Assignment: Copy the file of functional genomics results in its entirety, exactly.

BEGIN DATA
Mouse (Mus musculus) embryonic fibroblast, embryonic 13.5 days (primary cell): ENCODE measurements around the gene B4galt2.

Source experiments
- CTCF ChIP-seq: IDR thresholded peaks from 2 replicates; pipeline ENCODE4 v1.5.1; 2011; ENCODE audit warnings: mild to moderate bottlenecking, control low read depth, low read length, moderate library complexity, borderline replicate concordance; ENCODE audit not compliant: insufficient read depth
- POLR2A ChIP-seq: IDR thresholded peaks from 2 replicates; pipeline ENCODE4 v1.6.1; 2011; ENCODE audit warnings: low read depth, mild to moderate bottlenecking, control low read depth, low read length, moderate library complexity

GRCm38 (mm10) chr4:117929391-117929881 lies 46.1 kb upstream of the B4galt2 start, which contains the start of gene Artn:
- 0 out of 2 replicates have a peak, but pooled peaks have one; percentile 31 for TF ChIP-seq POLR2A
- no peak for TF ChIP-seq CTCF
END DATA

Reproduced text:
Mouse (Mus musculus) embryonic fibroblast, embryonic 13.5 days (primary cell): ENCODE measurements around the gene B4galt2.

Source experiments
- CTCF ChIP-seq: IDR thresholded peaks from 2 replicates; pipeline ENCODE4 v1.5.1; 2011; ENCODE audit warnings: mild to moderate bottlenecking, control low read depth, low read length, moderate library complexity, borderline replicate concordance; ENCODE audit not compliant: insufficient read depth
- POLR2A ChIP-seq: IDR thresholded peaks from 2 replicates; pipeline ENCODE4 v1.6.1; 2011; ENCODE audit warnings: low read depth, mild to moderate bottlenecking, control low read depth, low read length, moderate library complexity

GRCm38 (mm10) chr4:117929391-117929881 lies 46.1 kb upstream of the B4galt2 start, which contains the start of gene Artn:
- 0 out of 2 replicates have a peak, but pooled peaks have one; percentile 31 for TF ChIP-seq POLR2A
- no peak for TF ChIP-seq CTCF